5 Questions For… Alex Plitsas, combat veteran, former Pentagon official, and Fairfield GOP Vice-Chair
WESTPORT — Alex Plitsas’ life rivals the best combat and national intelligence thrillers. In fact, as a member of a special operations unit, Plitsas led a team during the 2008 surge in Iraq that was featured in the movie American Sniper.
At 33, Plitsas’ career has included time in combat, as a Pentagon official, national security professional, and contributing writer at the Daily Caller. A New York native, Plitsas moved to Fairfield with his wife and twin daughters, now 3, in 2015. Last fall, Plitsas ran for, and lost, a spot on the Representative Town Meeting, but was recently elected Vice-Chairman of the Fairfield Republican Town Committee.
Plitsas sat down to discuss why he entered the military, his work at the Pentagon, and how he ended up in Fairfield.
Q: What sparked your desire to serve in the military?
A: I spent my youth growing up in Mamaroneck, New York. At 13, I became a junior member of the Mamaroneck Fire Department and, although my mother got remarried and we moved to Riverdale in the Bronx, I continued as a volunteer firefighter in Mamaroneck. I was a junior at Archbishop Stepinac High School in White Plains when 9/11 happened. The majority of our classmates, like myself, came from New York City or Yonkers and we had about 75 kids whose parents worked as cops, firemen or finance professionals and thought they saw their parents die on live television. It was a pretty awful experience.
The weekend after the attacks I showed up at the (World) Trade Center with my fire gear. I didn’t expect to be allowed near the site, but someone from FDNY grabbed me and said, ‘can you use a bucket and a shovel?’ I said yes, and he said, “Let’s go!” We ended up doing search and recovery operations. It was an impactful moment, as a 16 year old kid, and a catalyst to serve later.
Q: When did you enter the military?
A: I graduated from (Archbishop Stepinac High School) and went to American University in DC. During the spring of my freshman year a debate broke out in my political science class about the Iraq War and 9/11. One of the kids stopped just short of saying we deserved 9/11 because of US foreign policy. I was ready to jump the desk when the professor broke it up, but the kid got a parting shot across the room and said, ‘if you feel so strongly about it tough guy, why didn’t you sign up?’
He was right. I went back to the dorms, had a beer, and an Army commercial came on and I called the recruiter. He said, ‘let me get this straight: you graduated from high school, have never used drugs or been arrested and want to voluntarily enlist in Army Special Operations and don’t need a scholarship for college because you have one? He drove right to campus and picked me up. That Saturday I went to Baltimore and enlisted in the U.S. Army Reserve Special Operations, specifically Psychological Operations.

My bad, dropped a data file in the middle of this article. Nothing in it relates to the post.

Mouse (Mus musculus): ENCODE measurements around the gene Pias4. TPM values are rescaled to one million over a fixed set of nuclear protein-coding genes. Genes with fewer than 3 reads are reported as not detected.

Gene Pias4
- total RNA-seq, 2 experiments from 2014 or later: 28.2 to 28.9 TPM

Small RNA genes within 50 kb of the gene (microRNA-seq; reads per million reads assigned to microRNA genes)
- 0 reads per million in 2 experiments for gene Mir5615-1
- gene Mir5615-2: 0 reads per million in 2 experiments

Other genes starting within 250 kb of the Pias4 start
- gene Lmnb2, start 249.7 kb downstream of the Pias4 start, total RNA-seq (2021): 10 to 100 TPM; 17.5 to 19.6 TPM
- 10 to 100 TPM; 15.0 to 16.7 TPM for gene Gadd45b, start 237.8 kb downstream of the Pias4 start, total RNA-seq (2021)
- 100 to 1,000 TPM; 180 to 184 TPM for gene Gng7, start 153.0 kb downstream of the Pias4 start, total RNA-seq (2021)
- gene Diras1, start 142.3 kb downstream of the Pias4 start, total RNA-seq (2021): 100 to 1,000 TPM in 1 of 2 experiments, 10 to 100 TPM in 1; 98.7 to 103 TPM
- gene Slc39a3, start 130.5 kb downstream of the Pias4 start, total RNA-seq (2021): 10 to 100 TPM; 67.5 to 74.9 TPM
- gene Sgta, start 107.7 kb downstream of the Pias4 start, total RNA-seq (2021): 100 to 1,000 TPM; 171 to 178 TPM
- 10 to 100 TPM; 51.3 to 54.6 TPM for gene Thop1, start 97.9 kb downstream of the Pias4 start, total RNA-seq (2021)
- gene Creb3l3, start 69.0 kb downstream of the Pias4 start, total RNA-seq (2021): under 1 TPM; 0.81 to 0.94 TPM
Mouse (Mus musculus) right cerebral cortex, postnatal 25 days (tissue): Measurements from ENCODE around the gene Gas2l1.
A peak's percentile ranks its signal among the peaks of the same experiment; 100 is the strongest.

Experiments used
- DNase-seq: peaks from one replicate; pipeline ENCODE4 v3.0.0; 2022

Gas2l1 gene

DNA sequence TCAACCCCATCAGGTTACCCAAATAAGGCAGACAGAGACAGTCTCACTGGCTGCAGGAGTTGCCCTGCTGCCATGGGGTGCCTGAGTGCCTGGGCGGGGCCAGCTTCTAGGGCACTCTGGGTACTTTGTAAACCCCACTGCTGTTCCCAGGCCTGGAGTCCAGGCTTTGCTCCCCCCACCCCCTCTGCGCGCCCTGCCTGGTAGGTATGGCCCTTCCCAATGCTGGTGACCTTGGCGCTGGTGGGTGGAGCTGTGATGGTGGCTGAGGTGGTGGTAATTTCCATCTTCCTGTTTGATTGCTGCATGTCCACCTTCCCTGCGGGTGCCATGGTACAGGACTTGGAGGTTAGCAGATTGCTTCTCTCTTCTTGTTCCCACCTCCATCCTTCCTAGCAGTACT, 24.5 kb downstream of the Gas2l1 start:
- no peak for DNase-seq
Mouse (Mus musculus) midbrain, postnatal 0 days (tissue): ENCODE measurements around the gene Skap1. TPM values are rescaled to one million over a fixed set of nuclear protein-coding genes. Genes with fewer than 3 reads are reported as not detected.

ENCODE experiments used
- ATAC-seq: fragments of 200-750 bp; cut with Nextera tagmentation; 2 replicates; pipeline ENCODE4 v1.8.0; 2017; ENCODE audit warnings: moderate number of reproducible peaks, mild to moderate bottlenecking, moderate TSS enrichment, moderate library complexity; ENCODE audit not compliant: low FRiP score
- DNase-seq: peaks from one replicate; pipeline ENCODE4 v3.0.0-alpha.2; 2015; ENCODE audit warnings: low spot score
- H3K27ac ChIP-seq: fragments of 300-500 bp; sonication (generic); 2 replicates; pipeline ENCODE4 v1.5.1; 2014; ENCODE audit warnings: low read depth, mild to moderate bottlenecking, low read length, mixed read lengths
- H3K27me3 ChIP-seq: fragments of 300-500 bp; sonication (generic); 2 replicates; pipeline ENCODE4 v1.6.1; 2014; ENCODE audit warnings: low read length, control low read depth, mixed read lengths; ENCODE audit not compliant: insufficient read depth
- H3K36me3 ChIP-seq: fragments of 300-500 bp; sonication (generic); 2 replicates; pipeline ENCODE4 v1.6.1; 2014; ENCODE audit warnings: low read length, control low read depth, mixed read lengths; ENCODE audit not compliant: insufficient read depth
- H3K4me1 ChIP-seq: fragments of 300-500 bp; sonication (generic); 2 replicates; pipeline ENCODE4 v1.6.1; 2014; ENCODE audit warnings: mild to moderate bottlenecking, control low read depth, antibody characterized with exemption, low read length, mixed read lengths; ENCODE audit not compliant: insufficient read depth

Q: What happened after you enlisted?
A: I left for bootcamp after my freshman year and missed the following semester. I would have commissioned in the reserves after I graduated but my unit got orders to leave for the surge in Iraq. I went over as a sergeant and led an Army Special Operations unit of about 300 combat missions in 2008. I received the Bronze Star Medal and a Combat Action Badge for some of the fighting there.
After 2008, I returned to the states and started as a contractor for Northrop Grumman doing support work for the Joint Improvised Explosive Device Defeat Organization, which was set up by the Department of Defense to defeat roadside bombs because they were killing most of our troops. I returned to Iraq in 2010, and joined the sensitive activities office (working for Northrup on contract with the government). Our job was to track the bomb makers and figure out ways to disrupt their supply chains and take them off the battlefield.
Q: How did you transition to work as a Pentagon official?
A: Following the 2010 trip to Iraq, I was hired by the Office of the Undersecretary of Defense for Intelligence. While working there, I deployed to Afghanistan in 2012 because there was a sensitive operation then General Mattis needed run. I was then recruited by the Office of the Assistant Secretary for Special Operations and Low-Intensity Conflict to serve as the Chief of Sensitive Activities. Part of the job was to oversee policy and operations for our hostage rescue program. President Obama had ordered a hostage policy review after ISIS started beheading people and I worked all of those cases and helped rewrite the presidential executive order and national policy that governs hostage policy.
Q: How did you come to live in Fairfield?
A: My wife and I wanted to come home. I’d gone into the military and defense and intelligence communities to serve after 9/11 and make sure I did my part and, after multiple deployments, we had kids and my wife said, no more overseas tours, you’re done. I was recruited by Bridgewater and now I run the aerospace and defense vertical for Providence Consulting Group.
When we moved up here our real estate agent said she thought we’d be happy in Fairfield and when I was up here, I fell in love with our house. The town is fantastic. We’re really fortunate to have landed in a great spot.
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